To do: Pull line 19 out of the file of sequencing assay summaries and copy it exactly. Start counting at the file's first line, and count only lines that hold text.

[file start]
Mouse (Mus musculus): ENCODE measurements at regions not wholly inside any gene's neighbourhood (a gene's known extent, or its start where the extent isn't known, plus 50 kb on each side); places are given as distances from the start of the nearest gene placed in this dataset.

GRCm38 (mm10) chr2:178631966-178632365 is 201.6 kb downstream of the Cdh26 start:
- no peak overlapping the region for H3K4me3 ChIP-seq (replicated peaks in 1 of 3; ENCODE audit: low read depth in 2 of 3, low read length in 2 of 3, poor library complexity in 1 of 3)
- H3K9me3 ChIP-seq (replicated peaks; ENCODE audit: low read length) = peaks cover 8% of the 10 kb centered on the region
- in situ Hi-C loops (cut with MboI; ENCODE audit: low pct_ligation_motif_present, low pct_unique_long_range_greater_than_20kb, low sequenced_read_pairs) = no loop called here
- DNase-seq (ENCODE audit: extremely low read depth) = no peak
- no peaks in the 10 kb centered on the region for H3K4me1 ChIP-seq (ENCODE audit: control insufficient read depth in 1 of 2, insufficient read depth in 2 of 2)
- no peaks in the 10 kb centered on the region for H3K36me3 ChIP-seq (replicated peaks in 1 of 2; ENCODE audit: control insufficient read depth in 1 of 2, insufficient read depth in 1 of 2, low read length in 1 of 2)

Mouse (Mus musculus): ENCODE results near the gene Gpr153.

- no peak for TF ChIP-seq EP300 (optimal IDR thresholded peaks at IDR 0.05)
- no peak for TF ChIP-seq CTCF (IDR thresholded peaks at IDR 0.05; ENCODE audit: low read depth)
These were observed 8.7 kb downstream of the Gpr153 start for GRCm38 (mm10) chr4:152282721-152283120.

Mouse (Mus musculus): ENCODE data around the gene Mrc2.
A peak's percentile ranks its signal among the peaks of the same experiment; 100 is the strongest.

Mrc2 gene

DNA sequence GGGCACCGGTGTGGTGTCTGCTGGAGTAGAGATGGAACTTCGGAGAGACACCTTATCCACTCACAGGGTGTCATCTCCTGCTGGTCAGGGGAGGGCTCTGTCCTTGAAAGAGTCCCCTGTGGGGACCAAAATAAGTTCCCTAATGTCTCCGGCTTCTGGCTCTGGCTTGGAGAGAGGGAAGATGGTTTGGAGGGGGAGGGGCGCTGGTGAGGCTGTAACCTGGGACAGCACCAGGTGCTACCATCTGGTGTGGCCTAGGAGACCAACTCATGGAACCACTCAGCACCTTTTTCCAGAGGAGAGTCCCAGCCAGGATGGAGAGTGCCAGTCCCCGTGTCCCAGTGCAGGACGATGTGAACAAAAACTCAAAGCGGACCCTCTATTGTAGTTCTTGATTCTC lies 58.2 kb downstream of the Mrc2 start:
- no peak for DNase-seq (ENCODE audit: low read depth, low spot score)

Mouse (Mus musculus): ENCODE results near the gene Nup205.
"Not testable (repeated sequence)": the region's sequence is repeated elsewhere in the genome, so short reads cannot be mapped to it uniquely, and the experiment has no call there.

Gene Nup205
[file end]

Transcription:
"Not testable (repeated sequence)": the region's sequence is repeated elsewhere in the genome, so short reads cannot be mapped to it uniquely, and the experiment has no call there.